La Divina

Did I ever mention that I love Camille Paglia?

Age segregation by grade, in my opinion, is a mechanistic atrocity that spawns ruthless social cliques, who oppress and enrage the losers in the provincial pecking order.

As I have argued for years, we desperately need a return to vocational training. The virtually universal conversion of American high schools to a pre-college track over the past half-century has watered down the curriculum to its present deadening uselessness.

Now if we can simply convince her of the necessity of getting the government out of the picture….

Thank you, Karl Rove

Yeah, about all those Hispanics who were going to vote Republican because they’re so socially conservative….

A new study has struck a harsh blow to the premise that U.S. immigrants, particularly from Mexico, are committed to traditional family values.

The Washington-based Center for Immigration Studies said that immigrants from Mexico and Spanish-speaking countries were not committed to traditional values and pointed to the dramatic rise in illegitimate birth rates among Hispanic immigrants.

People occasionally ask me if the reason my political predictions are more accurate than most is because I’m so astonishingly brilliant. And sure, I am and all, but the truth is that the two really aren’t related. You see, you don’t have to be particularly intelligent to see where things are probably going, you just need to look at what the morons are doing and then consider the ways their idiotic plans are most likely to blow up in their faces.

The only way that Karl Rove could possibly be a genius is if he’s a secret Clinton operative.


The Magic Negro has no chance. He never did:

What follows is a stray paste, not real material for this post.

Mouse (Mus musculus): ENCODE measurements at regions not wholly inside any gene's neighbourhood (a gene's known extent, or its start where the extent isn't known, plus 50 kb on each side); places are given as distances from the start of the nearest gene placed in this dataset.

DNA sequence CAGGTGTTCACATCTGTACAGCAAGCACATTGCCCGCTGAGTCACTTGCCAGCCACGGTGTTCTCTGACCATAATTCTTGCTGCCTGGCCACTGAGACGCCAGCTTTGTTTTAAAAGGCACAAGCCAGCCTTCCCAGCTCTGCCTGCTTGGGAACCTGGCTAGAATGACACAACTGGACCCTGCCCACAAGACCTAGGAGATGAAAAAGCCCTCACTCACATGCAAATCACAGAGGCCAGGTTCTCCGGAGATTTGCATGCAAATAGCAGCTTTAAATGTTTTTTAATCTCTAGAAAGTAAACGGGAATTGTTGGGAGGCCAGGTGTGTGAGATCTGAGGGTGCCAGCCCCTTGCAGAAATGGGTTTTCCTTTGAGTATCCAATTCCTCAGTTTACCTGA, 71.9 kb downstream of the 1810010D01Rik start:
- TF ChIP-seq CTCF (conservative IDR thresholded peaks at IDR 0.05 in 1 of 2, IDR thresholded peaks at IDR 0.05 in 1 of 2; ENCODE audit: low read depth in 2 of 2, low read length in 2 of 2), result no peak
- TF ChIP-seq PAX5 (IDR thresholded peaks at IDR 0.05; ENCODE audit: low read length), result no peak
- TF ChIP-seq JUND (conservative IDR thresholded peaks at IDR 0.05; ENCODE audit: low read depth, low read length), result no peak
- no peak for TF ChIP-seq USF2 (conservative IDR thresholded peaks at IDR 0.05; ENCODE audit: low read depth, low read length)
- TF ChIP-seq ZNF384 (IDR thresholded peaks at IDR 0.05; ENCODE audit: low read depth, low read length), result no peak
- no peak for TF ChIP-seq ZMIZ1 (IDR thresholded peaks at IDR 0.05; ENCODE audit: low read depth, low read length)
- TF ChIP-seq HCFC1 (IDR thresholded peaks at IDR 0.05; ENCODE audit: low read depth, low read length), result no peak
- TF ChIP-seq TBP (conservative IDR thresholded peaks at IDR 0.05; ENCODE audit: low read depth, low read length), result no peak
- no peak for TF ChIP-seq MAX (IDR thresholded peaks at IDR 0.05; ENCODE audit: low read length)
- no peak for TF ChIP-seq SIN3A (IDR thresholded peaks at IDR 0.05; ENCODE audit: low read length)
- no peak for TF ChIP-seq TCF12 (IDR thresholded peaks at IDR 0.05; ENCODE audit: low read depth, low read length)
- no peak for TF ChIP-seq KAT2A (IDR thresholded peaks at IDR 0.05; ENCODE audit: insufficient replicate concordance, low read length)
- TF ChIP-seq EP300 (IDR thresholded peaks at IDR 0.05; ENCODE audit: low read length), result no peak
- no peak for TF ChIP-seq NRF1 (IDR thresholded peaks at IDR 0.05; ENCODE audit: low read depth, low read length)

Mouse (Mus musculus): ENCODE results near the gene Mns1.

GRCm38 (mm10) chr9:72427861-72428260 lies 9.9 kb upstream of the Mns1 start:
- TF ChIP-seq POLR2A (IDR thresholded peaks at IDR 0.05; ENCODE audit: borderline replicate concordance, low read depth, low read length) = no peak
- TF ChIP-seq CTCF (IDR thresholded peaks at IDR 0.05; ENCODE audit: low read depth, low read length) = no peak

Meet Barack Obama, the BradleyDeanBabbittTsongas of the 2008 election cycle….

Let me repeat: I wouldn’t mind living in a country where Barack Obama is president. Brains; candor; charisma; ambition hitched to a work ethic; I admire those qualities. But frankly, the people who’ve ponied up $4,600 for Obama in this election cycle might as well have piled the money on the kitchen table and set fire to it. Or donated it to the Audubon Society, which has a lot better chance of being in business a year from now than Obama’s presidential campaign.

This guy, whoever he is, understands how it works. The vast majority of commentators and journalists, who fall for exactly the same trap every single time, obviously don’t.

The dish is rancid

Andrew Sullivan demonstrates that he’s not only got a giant fork sticking out of his back, he’s beginning to turn green and smell:

If gun rights are civil rights, why would anyone feel the need to hide the fact that they own one?

Gee, that’s a really tough one. Here’s four reasons off the top of my head. I’m sure I could come up with more if I thought about it for five seconds.

A) They’re worth hundreds of dollars.
B) Criminals who require them for nefarious purposes usually prefer to steal them rather than buy them.
C) Governments continually demonstrate a desire to confiscate them.
D) Liberals have been screaming for decades that the Second Amendment is a collective right, not an individual one.

Does anyone still think this guy is intelligent? I can’t understand why anyone ever did.